The name pretty much says it all. We (my band an I) have no problem getting shows with other locals or even other cities, but we want to learn how to books shows with national acts. Most of our band friends are more or less in the underground scene here, so seeing them with a national act is pretty rare. We however, don't want to stay underground, we want to spread ourselves to as wide an audience as possible. I understand that many national bands having booking agents that handle these things. Do we try to contact them or the venue itself?
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I think it kind of depends because this summer my band opened up for the Carnival of Madness tour in Milwaukee by just emailing the Rave/Eagles Ballroom. We had to pay $500 but we got $1000 worth of tickets to sell.

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Still comes down to networking.

I'm sure there's some national act around your area in the same genre that you're playing. If you truly are drawing a decent size crowd, mention it to the band and go out to one of their shows and talk to them afterwards. Just mention and then follow up later that you would love to open for them the next time they play at *insert venue here*. (mention, were from the same town, grew up here, love the music, etc.) Sell yourselves.

It always comes down to meeting people and making friends with people in other bands. If you get in with someone they might take you out on tour with them or at least start asking you to play with them frequently if they like you.

As far as booking agents go, you can shoot them emails with press kits. Some local festivals are easy enough to get on even out of state if you get in touch with them early enough. Just do some research into it.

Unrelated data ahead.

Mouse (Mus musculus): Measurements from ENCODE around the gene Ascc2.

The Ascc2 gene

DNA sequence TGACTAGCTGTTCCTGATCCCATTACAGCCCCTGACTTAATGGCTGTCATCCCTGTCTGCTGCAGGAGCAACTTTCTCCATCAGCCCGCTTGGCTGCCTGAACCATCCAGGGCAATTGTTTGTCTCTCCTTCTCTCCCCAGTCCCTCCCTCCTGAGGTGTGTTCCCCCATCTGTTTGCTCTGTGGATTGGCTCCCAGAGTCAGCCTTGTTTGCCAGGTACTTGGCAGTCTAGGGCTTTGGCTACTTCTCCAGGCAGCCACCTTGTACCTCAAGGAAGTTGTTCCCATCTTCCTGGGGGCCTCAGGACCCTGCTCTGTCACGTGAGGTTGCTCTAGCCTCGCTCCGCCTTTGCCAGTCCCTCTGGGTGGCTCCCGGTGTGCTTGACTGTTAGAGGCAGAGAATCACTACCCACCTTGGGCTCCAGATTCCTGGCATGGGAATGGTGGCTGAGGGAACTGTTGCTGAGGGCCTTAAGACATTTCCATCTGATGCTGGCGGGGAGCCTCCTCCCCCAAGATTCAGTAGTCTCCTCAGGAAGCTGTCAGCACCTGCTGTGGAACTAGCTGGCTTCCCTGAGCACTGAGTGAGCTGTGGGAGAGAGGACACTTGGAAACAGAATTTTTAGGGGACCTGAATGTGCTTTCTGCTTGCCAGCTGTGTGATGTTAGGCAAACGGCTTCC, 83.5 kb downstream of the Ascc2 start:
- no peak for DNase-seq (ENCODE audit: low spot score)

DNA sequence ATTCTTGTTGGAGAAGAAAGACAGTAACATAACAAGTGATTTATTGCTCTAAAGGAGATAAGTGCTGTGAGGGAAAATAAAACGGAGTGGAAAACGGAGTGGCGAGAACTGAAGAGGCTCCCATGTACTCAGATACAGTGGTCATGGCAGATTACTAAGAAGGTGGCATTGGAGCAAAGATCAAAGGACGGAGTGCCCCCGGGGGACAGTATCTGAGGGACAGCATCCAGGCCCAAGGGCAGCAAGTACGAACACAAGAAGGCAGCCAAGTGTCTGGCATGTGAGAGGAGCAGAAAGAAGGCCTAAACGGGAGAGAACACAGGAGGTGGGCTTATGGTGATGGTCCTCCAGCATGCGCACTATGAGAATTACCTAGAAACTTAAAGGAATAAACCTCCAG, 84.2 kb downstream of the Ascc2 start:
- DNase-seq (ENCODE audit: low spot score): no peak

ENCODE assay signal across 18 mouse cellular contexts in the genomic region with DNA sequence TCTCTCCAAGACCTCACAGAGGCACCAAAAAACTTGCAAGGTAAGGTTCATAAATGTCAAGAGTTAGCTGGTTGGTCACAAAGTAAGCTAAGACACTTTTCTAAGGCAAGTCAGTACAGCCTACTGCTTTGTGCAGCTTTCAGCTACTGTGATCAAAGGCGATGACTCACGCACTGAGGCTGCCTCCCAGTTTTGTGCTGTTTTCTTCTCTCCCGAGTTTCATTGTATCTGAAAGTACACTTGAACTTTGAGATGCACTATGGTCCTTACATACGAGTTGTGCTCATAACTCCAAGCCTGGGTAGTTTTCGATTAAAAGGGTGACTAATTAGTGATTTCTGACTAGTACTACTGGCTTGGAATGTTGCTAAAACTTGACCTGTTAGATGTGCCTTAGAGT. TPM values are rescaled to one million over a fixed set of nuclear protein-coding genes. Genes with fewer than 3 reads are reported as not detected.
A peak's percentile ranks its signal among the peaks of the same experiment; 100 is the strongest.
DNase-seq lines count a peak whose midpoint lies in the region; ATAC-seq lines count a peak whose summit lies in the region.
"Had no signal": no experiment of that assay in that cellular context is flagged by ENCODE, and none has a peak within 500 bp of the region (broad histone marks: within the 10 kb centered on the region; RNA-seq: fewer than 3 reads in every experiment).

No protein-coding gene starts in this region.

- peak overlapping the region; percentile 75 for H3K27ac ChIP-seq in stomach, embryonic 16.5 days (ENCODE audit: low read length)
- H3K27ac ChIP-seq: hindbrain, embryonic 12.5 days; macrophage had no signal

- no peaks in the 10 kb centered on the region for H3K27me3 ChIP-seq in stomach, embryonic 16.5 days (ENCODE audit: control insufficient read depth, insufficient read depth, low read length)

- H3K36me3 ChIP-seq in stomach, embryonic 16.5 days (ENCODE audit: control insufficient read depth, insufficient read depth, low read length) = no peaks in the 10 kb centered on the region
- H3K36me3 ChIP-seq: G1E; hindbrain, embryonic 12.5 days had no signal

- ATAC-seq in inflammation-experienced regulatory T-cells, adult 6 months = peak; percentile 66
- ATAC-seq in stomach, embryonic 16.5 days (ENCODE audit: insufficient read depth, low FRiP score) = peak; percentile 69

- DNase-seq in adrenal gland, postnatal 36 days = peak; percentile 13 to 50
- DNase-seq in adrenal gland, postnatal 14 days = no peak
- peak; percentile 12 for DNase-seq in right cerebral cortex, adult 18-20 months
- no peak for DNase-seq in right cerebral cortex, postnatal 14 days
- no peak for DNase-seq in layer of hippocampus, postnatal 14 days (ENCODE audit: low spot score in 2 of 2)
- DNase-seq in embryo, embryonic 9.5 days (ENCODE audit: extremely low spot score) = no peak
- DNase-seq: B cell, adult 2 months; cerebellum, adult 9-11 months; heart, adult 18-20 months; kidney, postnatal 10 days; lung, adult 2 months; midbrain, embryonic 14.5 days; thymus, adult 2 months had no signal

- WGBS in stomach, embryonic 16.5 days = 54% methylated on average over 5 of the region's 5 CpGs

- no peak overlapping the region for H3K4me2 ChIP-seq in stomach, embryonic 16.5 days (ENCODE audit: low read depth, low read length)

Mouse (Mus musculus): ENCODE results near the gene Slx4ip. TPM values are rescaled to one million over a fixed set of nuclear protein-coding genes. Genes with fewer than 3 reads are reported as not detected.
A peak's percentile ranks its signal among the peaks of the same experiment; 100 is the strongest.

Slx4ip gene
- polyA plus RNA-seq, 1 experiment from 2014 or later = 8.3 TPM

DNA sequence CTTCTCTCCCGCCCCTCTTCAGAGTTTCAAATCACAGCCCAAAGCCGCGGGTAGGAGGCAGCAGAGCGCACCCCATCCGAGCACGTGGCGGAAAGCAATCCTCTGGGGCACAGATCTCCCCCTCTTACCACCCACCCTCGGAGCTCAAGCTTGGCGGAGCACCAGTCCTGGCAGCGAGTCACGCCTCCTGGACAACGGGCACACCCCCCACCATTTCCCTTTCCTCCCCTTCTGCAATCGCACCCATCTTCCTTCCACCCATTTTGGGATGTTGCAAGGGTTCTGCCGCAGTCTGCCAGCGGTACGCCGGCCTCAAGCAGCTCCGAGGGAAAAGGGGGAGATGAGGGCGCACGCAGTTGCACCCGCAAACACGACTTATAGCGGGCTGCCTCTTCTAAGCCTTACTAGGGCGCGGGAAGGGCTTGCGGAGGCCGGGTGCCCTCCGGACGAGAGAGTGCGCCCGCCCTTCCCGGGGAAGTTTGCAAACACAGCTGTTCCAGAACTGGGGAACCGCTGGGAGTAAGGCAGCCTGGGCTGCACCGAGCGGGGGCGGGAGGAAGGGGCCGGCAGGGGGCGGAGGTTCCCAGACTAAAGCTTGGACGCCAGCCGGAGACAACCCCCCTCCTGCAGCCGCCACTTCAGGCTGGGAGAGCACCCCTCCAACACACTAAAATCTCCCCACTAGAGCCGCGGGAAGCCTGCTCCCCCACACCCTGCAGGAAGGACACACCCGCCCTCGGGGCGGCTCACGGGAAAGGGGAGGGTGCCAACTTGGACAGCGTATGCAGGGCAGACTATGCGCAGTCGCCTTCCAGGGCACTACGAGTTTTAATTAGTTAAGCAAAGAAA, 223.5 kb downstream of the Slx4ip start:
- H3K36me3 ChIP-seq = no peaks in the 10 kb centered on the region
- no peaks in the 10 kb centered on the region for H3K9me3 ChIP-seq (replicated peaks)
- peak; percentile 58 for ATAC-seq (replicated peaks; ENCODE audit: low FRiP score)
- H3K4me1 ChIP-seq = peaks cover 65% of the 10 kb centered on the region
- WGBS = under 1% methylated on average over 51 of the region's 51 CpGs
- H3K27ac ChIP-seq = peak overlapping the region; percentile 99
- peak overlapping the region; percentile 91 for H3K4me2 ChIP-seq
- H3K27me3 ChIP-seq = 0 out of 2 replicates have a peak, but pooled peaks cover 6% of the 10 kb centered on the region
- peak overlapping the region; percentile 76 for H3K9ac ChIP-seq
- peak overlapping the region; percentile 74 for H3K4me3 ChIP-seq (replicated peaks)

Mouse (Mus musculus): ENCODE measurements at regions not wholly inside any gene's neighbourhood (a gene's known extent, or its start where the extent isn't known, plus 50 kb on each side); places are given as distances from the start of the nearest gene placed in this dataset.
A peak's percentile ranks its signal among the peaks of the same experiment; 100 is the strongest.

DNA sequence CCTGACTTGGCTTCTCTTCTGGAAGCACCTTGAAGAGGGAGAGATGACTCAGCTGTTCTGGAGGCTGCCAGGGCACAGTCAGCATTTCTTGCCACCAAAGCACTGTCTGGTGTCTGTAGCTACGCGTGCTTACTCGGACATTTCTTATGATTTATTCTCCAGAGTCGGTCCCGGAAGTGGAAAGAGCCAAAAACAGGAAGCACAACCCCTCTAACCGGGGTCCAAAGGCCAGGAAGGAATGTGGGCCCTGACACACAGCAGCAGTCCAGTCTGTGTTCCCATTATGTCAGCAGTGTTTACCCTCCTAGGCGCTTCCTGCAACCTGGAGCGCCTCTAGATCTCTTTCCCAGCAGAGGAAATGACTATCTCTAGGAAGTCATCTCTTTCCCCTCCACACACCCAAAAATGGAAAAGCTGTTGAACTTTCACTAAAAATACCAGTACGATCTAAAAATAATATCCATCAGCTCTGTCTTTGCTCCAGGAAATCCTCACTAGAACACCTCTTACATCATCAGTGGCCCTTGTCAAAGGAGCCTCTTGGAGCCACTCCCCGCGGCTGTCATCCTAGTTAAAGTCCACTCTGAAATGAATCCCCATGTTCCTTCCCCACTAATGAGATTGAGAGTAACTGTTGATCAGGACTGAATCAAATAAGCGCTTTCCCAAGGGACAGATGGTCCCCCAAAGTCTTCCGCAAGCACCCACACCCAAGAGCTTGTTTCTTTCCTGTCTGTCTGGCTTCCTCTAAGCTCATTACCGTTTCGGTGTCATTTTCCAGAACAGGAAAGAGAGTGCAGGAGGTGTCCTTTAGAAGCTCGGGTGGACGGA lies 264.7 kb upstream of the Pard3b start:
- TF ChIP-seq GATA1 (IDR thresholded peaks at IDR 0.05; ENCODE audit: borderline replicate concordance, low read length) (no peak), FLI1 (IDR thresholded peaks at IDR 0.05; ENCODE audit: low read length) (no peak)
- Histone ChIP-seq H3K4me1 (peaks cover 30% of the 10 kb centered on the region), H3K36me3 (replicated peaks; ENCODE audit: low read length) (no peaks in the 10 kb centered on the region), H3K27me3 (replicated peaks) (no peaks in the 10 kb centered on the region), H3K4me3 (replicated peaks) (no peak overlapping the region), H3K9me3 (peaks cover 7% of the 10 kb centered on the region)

Well you are most likely not going to be getting on the bill with really big bands at this point. But bands who maybe are past their hayday, or bands who are on a national label but still not big enough to fill a big venue are possible to get. In those cases I think it is more booking through the venue than through the band. It's all about numbers, they don't want to book you if they don't think you can bring in people and make them money. Show them your numbers, facebook fans, song downloads, other venues you have played, if you can consistently get a certain number of people. Believe it or not the people who book these shows know what is going on in the local scene. If you are big enough, they'll know who you are. This also goes with making contacts. It's much easier to book a show if you know someone, either in another band, or someone high up at the venue. You'd be surprised who knows who. One band I was in was able to book us a show opening for Adema at the Whiskey a Go Go. Not a huge show, but a fairly big venue, and opening for a platinum selling band was very cool. What's better is that because the show wasn't huge we were able to hang out with them after. We talked to them, their agent, and made some very good contacts.
Play a lot of gigs. Play as often as possible. And always chat up with owner/manager of the venue, who often doubles as the booker.
You're not going to open for U2 - a huge tour like that has an opener that tours with them, is usually picked by the headliner, and that's if there's a support slot at all. You need to be looking for mid-level bands, who might be touring with a few support groups, but whose shows will usually have a local band as the first one on, in order to generate a bit more drawing power.
I once opened for the Canadian pop-punk band Gob - it was a few years past their heyday, but they were still fairly popular. We got the gig because the venue owner knew our band, knew we had a good sound for the show, and knew we would draw an extra 40 people, even if we were playing 3 hours before Gob hit the stage.
So, as with all things in life, it's not about what you know, but who you know. Be the band that the venues like, and you'll be set.
The key is to network as much as possible with bookers, bar owners, and other bands. My band has opened for nearly a dozen or so national acts in the past year or so and that's mainly because we knew the people booking the shows or the owners of the venues.

Normally, the local bands booked to open for national acts are the bands who are pretty well known in their region, put on a good quality live performance, and maybe most importantly are bands that generally draw and hold fairly good crowds.
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